I didn’t usually think about her perspective that much, but there must have been a hurt, an empty hole, for many years. I lived far away. My promise as a future professor or therapist was never fulfilled; I spent my days mumbling old-fashioned blessings and having one baby after another. I wasn’t able to compare notes on travel and shopping. We both shopped, of course, but Mom frequented Saks, so I didn’t think she’d want to hear about my finds at Walmart. My shopping was pretty much utilitarian—due to my tighter budget, higher volume, and less-materialistic focus.
I couldn’t even go out to eat anywhere but at the greasy kosher pizza store, and share Mom’s simple pleasure in enjoying a gourmet meal and fine wine at a great new place, for goodness’ sake.
As my older kids started leaving the nest, I came to know the emptiness that lingered in their space—and that was with my kids and I on pretty much the same page. How much emptier it must have been for her.
It seemed like Mom squeezed my hand a drop. Perhaps on some level she was acknowledging and accepting my words. I sang Jewish songs, prayers, and psalms, mumbling and chanting, hoping that the Hebrew syllables were a balm, a gentle massage to her being. In my extreme mindset, as I sat by her side, every psalm seemed to be full of heightened meaning, alluding to souls coming and going.
“Even if I walk in the valley of the shadow of death, I will fear no evil, for You are with me… Only goodness and kindness shall follow me…”
If this wasn’t the valley of the shadow of death, I didn’t know what was. Fear no evil, I emphasized, saying it a bit louder, a bit slower, as though my words were a command to her. Dear Gittel Rivka, sit up and take notice! God is with you, my dear Mommy. Only goodness and kindness, only sweetness, for you—an end to the darkness and confusion of this perplexing world—as though my words were a command to God. Please, I begged, shower and comfort and protect this sweet soul in golden, soft goodness.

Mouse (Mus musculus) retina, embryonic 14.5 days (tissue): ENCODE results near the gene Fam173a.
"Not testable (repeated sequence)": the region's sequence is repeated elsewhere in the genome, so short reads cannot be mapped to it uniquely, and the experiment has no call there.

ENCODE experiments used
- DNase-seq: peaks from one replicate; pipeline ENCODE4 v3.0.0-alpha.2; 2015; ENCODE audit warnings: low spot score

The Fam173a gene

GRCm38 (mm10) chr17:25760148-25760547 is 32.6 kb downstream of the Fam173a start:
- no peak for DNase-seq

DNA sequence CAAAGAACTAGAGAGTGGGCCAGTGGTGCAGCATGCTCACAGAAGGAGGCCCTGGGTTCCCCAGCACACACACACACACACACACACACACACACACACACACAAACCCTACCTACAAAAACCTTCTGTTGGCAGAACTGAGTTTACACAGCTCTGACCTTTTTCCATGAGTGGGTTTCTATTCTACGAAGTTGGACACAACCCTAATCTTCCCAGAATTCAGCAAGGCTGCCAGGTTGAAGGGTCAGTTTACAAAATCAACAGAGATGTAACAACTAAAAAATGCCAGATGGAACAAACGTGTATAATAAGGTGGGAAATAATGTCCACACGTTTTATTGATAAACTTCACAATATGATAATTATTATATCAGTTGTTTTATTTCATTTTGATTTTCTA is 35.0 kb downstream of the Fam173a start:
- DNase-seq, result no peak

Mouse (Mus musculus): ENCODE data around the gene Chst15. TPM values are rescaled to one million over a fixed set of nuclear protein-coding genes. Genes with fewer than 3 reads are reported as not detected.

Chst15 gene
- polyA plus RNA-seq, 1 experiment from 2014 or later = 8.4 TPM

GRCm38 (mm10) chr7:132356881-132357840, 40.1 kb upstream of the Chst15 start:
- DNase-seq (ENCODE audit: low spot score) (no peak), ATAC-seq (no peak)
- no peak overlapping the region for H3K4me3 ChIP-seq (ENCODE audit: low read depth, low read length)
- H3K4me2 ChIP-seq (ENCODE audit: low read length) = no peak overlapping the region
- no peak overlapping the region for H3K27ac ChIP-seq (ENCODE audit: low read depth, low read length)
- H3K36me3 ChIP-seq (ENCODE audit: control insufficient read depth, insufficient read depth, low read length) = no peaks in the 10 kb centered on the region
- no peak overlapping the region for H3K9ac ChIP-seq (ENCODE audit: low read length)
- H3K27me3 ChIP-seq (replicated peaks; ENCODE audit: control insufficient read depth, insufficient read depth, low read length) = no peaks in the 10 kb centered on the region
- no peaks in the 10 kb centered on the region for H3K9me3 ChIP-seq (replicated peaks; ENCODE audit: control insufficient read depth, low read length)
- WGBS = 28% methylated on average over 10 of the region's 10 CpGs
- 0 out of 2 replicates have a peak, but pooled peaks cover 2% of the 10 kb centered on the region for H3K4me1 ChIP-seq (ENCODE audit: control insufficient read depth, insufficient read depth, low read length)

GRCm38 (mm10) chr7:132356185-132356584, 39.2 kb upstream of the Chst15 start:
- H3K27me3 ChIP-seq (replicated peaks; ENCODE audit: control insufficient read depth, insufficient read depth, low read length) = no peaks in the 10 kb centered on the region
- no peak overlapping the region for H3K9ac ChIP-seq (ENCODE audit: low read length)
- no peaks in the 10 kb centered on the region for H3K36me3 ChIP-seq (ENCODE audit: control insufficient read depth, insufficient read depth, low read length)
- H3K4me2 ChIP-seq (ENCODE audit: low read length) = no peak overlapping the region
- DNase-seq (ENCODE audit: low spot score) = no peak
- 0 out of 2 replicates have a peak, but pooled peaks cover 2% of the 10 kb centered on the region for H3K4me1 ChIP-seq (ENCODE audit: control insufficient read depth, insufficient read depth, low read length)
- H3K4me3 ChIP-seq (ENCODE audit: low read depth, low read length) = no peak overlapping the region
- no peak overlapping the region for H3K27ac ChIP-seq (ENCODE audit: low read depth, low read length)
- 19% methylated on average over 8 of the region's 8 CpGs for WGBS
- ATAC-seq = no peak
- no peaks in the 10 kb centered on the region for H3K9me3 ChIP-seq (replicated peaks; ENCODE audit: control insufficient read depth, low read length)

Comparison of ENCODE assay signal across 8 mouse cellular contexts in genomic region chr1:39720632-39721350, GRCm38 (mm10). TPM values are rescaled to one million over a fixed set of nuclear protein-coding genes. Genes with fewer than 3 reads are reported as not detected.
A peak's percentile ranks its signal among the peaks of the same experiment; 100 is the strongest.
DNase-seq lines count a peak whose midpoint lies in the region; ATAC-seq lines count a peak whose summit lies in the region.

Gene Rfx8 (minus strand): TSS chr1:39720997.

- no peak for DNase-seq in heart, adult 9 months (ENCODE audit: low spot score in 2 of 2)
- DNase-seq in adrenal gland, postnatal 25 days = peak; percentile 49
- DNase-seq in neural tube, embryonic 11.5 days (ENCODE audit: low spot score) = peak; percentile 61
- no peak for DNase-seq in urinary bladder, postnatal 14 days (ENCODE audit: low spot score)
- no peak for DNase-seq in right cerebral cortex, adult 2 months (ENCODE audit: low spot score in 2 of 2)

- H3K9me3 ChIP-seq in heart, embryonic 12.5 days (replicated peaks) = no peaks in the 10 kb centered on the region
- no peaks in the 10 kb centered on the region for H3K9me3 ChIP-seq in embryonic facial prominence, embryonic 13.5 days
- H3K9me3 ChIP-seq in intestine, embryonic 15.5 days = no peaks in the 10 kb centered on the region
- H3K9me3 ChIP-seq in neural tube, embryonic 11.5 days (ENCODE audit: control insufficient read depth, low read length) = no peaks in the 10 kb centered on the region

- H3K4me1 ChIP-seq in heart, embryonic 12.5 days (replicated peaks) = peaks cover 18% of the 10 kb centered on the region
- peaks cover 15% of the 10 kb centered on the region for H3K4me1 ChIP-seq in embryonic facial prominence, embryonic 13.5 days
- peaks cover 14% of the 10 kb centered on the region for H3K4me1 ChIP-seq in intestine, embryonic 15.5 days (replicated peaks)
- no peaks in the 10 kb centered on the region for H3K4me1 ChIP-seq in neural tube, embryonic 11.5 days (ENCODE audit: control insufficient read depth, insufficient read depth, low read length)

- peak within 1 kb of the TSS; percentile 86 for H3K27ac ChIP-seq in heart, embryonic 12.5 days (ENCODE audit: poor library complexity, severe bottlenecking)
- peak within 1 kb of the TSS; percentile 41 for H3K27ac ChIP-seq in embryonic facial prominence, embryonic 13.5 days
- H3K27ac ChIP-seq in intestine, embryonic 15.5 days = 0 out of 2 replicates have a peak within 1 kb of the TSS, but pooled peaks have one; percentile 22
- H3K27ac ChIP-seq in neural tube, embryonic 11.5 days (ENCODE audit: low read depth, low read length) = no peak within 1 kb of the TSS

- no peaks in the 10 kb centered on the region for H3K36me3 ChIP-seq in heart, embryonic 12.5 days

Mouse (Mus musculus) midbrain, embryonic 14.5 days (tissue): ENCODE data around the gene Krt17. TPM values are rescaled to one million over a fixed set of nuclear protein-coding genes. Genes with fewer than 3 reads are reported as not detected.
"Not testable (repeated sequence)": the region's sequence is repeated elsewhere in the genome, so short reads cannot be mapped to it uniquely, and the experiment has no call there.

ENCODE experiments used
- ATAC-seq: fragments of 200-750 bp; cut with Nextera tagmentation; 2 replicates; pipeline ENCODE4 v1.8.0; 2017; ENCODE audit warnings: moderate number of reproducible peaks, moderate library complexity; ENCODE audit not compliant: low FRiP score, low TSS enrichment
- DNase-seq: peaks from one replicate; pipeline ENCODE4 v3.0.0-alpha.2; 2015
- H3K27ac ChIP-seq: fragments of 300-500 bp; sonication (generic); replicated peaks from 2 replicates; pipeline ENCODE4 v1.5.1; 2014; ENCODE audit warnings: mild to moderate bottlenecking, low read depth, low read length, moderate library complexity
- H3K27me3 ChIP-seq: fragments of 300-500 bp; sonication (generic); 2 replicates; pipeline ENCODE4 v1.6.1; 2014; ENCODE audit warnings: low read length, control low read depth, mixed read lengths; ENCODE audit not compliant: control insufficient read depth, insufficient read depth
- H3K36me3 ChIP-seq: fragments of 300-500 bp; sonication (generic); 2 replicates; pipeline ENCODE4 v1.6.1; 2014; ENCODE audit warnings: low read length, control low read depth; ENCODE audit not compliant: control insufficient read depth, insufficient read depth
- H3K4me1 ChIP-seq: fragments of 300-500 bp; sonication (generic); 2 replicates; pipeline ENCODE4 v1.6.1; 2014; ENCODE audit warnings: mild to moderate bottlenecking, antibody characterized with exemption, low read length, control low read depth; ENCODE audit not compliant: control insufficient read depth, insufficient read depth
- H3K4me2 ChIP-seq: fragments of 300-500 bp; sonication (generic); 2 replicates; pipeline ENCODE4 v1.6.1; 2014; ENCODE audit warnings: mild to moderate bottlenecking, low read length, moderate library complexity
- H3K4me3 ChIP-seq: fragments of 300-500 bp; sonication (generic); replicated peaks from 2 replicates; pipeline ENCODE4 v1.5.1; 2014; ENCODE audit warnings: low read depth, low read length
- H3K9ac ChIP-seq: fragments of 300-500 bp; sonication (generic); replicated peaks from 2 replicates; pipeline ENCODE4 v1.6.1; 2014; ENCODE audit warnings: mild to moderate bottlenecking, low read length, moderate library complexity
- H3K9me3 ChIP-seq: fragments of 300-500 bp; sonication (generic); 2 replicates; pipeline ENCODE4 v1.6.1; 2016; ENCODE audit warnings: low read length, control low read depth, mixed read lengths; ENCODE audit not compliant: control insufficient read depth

“The Lord bless you and guard you. The Lord make His countenance shine upon you and be gracious to you. The Lord turn His countenance toward you and grant you peace.”
Please. Pour Your blessings on Mommy, and let her feel Your closeness, Your shining countenance, Your innerness. For some reason, You’ve let me taste a bit of Your presence, of Your grace—oh, I wish there were a better English word. It’s time to let her taste and know and get strength and comfort, too.
“Our Father, let us lie down in peace. Spread over us the shelter of Your peace. Shelter us in the shadow of Your wings; and guard our going out and our coming in for a good life and peace from now and for all time.”
The image of men quietly praying under a tallis has captured me since I first saw it. I’ve painted the soft folds and mysterious shadows, the shechina (divine presence) that seems to be hovering under there. That’s something like what I imagine the shelter of Your wings might be like. Just protect and love this innocent, little-girl soul, let her sit close to You, like a child in the shadow of her mother’s skirt.
I wanted to be awake and with her when Mom would pass on. She was agitated and clearly approaching that moment, her breath rattling and irregular. I reached through the bed railing and held her hand—not too tight, but there. Kept dozing off and pulling my eyes back open. But around 11:00 P.M. I collapsed into an exhausted sleep in the recliner that I had pulled close to her side.
With a sudden jolt, I sensed the nurse coming to check her at 1:00 A.M. One glance and I knew, before the nurse could utter the words.
Mom was gone. That tiny remaining bit of enlivening life force had left.
I was shocked and frozen. She looked like an empty shell, like the newly deceased women I had helped prepare for a traditional burial. I sat there for a moment, then picked up the phone to call Yankel and Dad, hands trembling.